Even as the UK property market started to stabilise, the pace of activity didn’t let up. In 2011 the duo bought their largest asset, St Katherine Docks (next to Tower Bridge), paying just shy of £100 million for a 60% stake in the property. In 2012, they bought nine buildings sitting on an acre of land in High Holborn for £47.7 million.

By 31 March this year they had driven the net asset value up to 164.5p (a bit ahead of the 11% compound return target) and felt ready to start handing back cash to shareholders. The first £33 million (15p per share) will come back on 23 July.

They have also said they will make no new acquisitions. They have delivered returns not just by riding the recovery in property prices since the depths of the recession, but also by working to reduce vacancies in the portfolio and refurbish tired buildings.

Not everything went to plan but it helped that they had a diversified portfolio. The best returns came from the provincial office portfolio (where they have cut the vacancy rate to 25%), closely followed by the pubs. But they didn’t do so well on the nightclubs as Atmosphere went bust.

They got the vacancy rates on the industrial estate portfolio down to 11.1% and have sold £98 million worth to date at an average 30% profit. The redevelopment of Commodity Quay, one of the largest buildings in St Katherine Docks, is about to complete and they have started to let this.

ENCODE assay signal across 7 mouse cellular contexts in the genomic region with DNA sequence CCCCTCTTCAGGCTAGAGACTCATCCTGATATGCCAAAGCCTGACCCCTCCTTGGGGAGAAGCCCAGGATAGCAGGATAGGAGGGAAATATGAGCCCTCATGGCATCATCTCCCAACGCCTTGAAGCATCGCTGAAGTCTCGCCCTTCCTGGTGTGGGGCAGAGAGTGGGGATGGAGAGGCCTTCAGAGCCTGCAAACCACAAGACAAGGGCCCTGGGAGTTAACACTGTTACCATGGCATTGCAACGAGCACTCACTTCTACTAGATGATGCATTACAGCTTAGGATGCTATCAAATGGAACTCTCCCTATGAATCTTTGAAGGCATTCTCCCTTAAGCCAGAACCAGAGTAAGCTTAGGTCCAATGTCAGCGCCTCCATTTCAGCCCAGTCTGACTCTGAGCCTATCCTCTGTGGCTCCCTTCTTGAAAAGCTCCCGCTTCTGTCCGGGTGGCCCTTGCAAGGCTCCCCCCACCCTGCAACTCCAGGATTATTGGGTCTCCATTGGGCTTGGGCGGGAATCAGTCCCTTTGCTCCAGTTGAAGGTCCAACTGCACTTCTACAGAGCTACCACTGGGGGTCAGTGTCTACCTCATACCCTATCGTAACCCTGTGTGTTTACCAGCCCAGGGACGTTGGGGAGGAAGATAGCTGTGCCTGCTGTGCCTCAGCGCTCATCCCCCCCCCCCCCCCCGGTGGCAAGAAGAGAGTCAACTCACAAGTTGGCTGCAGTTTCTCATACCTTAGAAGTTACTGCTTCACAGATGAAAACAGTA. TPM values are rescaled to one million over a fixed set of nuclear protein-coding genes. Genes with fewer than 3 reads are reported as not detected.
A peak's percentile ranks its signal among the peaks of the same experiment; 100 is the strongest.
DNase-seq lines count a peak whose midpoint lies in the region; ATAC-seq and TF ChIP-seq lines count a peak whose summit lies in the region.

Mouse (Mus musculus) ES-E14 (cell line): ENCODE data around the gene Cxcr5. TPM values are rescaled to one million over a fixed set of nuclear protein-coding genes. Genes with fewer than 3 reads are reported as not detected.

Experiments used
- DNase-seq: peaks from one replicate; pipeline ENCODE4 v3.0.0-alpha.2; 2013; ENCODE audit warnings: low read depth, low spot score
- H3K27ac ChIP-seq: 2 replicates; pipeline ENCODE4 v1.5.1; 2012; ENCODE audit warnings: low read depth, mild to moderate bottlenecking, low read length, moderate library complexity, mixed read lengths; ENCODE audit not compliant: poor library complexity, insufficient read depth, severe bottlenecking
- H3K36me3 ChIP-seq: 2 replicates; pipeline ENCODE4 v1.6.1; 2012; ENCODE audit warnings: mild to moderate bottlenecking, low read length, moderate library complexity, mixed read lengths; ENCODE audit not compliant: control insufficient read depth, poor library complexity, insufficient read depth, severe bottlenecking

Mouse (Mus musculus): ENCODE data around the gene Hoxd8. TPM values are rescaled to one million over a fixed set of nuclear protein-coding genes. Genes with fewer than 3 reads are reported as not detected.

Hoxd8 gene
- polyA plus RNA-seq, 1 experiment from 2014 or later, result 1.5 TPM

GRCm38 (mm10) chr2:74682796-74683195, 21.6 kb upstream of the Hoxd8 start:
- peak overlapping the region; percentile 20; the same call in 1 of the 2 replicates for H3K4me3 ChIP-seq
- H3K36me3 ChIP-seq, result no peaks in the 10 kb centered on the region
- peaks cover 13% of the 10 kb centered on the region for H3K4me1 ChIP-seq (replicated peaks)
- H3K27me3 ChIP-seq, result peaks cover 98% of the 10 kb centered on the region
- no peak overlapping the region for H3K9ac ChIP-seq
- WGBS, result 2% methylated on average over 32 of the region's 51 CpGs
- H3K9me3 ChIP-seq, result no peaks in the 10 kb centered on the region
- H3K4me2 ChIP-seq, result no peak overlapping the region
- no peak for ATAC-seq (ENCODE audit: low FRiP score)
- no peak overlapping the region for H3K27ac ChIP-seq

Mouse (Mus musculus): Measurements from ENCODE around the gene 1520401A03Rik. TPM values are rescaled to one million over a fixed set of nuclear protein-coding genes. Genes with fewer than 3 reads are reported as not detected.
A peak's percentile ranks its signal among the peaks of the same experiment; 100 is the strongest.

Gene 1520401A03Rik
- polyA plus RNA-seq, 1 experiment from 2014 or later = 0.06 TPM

They have also been refreshing the Holborn estate, re-letting properties at significantly higher rents, and may have the chance to convert some of the space to residential use.

As Max Property begins to wind down, Prestbury has launched a new vehicle, Secure Income Reit (Sir). This fund listed on 5 June, valuing it at £293 million (Prestbury’s stake is worth £75 million).

Sir is a very different vehicle. Its aim is to provide ‘high quality, safe, inflation-protected income flows’. It started life with a portfolio of 28 freehold properties on average 25-year leases with upwards-only rent reviews.

The portfolio includes Alton Towers, Madame Tussauds, Thorpe Park and Warwick Castle and 21 UK hospitals (the two main tenants on the portfolio are Merlin Entertainments and Ramsay Health Care, an Australian private healthcare group).

The plan is to expand the fund but only when they have deals lined up, avoiding the cash drag associated with blind pools. It will take a while before it starts to throw off meaningful dividends – they say 2017.

It is quite an achievement to be able to make decent money regardless of where we are in the property cycle.

Prestbury’s switch of focus reflects their view that while there is still upside in the UK property market (sufficient to support the gradual winding down of Max’s portfolio), in time (beyond 2015?) property prices will overshoot but hopefully, by then investors will be switching their attention to secure long-term income which they intend to provide with Sir.